Keeping your house and yard weed-free can feel like a hassle.
After all, weeds are only a problem because they’re so good at growing where they shouldn’t. They pop up in the most inconvenient places – the middle or your garden, throughout your yard, and worst of all, between slabs in your driveway or sidewalk.
Keeping your home looking well-groomed means getting rid of these problem plants. Luckily, there are strategies to help you remove weeds between slabs, as well as methods to keep them from growing back.
Ready to learn more? Then keep reading for details.
How to Effectively Remove Weeds Between Slabs
Weeding between concrete slabs or bricks can be a pain, because the root of the plant is safely nestled where you can’t reach it. That doesn’t mean the situation is hopeless, though. You have plenty of options to help make your driveway or patio weed-free.
Weeding after a heavy rain is the most efficient strategy. Soil is softest after a heavy rain, so plants are vulnerable to being pulled up, roots and all. After the next drenching rain, you’ll be able to clear out your weed problem for good.
If you have just a few weeds popping up, standard hand-weeding can be effective. Grab some gardening gloves so you don’t scrape your fingers on the stone. Pull up the weeds carefully, getting as much of the root as possible. This will help prevent the weeds from growing back.
Use a V-Notch Weeder
If you have many weeds, or if you have garden tools on hand, using a V-notch weeder can make things easier. These tools use a special notched design to pull weeds more effectively.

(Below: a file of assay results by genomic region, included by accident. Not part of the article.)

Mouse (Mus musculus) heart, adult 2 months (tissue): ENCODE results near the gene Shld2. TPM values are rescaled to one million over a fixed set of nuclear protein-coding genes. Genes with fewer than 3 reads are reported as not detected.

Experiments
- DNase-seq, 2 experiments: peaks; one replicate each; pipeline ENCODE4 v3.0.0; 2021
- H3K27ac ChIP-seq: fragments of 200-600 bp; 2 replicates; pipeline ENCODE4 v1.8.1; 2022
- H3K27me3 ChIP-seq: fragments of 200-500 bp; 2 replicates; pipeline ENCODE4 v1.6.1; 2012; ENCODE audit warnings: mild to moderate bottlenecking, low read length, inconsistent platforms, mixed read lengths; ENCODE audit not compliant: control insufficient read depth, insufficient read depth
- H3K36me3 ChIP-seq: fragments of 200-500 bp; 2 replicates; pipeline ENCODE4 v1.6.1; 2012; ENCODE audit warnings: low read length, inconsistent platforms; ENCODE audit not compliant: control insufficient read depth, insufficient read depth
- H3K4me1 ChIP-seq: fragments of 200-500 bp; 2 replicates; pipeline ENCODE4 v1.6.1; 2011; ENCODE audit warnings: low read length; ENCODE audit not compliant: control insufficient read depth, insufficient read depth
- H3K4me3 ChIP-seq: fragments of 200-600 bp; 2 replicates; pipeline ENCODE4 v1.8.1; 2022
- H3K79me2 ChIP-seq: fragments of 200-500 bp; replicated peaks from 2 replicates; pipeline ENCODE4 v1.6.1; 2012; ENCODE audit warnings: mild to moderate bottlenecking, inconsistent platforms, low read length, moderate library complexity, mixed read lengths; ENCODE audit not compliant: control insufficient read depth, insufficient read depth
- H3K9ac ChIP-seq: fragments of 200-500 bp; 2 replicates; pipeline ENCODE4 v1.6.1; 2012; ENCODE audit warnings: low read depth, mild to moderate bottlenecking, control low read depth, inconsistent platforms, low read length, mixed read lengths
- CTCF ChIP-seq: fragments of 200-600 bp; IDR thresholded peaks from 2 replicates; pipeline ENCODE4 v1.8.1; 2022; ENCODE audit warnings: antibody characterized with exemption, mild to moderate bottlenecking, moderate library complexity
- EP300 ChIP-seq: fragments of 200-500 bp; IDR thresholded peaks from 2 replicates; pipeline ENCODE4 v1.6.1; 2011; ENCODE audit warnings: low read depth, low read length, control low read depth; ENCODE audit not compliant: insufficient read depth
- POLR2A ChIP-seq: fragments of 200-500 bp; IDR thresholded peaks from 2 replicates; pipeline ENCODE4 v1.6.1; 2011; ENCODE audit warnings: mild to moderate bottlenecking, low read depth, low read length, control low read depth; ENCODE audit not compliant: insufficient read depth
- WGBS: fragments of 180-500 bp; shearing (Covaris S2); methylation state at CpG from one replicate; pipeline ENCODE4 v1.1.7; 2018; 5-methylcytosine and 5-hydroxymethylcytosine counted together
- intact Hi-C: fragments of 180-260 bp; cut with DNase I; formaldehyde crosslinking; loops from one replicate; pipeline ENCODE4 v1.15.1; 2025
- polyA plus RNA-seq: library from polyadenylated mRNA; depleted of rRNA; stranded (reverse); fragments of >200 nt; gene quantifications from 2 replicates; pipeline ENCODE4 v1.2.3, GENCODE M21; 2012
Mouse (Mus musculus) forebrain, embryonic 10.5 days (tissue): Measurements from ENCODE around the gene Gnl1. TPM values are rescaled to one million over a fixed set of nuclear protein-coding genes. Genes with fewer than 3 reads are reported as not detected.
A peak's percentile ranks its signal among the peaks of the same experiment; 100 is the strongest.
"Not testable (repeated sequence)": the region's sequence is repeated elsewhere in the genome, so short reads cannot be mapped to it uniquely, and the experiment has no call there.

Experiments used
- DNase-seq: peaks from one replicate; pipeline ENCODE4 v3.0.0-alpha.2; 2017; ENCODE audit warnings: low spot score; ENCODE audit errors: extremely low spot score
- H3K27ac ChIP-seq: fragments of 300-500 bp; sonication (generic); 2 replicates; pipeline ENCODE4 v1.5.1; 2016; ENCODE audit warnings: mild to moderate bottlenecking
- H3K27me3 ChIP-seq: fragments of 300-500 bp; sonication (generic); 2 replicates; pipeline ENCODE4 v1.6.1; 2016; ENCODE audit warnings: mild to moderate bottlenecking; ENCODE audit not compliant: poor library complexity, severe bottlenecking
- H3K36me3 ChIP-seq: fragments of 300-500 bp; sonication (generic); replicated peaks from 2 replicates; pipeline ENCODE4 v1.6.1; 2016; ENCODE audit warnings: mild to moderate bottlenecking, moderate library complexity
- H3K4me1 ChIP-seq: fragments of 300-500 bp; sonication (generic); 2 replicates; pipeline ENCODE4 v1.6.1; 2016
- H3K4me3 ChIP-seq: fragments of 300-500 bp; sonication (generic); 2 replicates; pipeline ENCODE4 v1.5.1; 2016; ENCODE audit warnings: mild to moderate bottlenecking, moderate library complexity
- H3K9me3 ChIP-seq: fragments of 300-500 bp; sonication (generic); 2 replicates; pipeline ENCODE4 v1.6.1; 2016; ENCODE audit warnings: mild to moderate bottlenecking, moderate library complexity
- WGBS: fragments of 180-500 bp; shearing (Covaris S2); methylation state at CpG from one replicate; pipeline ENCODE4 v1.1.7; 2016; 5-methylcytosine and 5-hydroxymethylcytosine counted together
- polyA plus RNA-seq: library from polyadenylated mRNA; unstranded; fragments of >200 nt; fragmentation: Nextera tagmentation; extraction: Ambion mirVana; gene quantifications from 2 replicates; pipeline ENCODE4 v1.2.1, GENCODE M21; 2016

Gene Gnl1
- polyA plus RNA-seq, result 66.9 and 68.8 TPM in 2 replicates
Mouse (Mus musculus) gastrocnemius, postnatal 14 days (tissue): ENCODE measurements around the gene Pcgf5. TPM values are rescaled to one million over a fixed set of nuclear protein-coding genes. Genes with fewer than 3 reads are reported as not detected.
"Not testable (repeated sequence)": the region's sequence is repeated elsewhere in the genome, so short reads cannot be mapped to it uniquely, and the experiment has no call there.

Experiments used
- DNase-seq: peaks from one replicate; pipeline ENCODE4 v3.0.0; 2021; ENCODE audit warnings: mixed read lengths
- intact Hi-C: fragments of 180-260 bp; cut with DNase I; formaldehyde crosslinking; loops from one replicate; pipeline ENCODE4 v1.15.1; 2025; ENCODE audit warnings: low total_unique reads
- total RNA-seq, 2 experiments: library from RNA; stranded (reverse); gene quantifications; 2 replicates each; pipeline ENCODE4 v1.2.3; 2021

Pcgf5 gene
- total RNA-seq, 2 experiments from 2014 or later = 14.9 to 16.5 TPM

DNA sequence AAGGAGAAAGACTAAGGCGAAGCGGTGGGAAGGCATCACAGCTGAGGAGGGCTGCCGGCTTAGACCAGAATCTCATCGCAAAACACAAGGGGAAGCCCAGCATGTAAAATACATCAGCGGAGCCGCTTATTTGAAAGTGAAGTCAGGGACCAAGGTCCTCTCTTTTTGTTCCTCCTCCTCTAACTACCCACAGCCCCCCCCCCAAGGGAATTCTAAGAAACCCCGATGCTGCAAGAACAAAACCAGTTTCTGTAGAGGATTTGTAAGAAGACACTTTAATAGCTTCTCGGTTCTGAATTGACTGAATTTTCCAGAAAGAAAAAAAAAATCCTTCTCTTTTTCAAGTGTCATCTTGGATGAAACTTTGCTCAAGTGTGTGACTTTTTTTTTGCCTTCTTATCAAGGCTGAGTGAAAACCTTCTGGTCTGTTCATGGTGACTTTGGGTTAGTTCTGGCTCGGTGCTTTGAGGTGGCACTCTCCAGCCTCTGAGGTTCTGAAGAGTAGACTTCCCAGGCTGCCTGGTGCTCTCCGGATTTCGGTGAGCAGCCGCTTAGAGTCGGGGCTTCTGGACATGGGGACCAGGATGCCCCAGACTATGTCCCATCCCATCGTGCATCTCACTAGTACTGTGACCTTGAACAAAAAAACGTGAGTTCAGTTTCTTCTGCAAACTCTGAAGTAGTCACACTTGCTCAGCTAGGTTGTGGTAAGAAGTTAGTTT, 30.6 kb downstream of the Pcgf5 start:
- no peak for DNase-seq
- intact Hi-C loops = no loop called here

Instead of leaving some of the plant buried between the slabs, the V-notch weeder is able to fit in the crack and pull everything out. You can weed more quickly and successfully remove more weeds whole.
Use a Small Propane Torch
Do you have some weeds that seem to come back no matter what? You might need to fight them with fire. A small propane torch can be effective at spot-killing weeds in stone patios, driveways, or sidewalks.
It’s a simple weed-removal method – just light them on fire. The heat should kill the entire plant to the roots. However, it’s important to follow fire-safety guidelines with this method. Watch out for dry grass or sparks. You want to remove weeds, not burn down your house! This method is best used only for weeding in the middle of concrete slabs or patios, not in your yard or garden.
Use Vinegar as Weed Killer
If removing the weeds doesn’t work, you can try chemical warfare. One organic trick is to use standard kitchen white vinegar as a weed killer. Vinegar kills most weeds through acidifying and destroying their roots.
Pouring vinegar on weeds in your driveway or sidewalks will kill them over a week or two. You may have to apply the vinegar several times, though, depending on the weather. Rain can wash it away before it takes effect.
Use Glyphosate Weed Killer
The most immediately effective weed killer is glyphosate, which is the main ingredient in RoundUp. Of the commercial weed killers, glyphosate is the safest. It’s also one of the most indiscriminate – it will kill any plant it touches. This includes your lawn and garden plants.
If you have a serious weed problem in your driveway or patio, glyphosate can be an effective solution. Soil enzymes neutralize it, so it’s unlikely to hurt plants that you don’t spray it on. However, it’s still best to apply it carefully so you don’t drip or accidentally spray plants you want to keep.
Does Boiling Water Kill Weeds?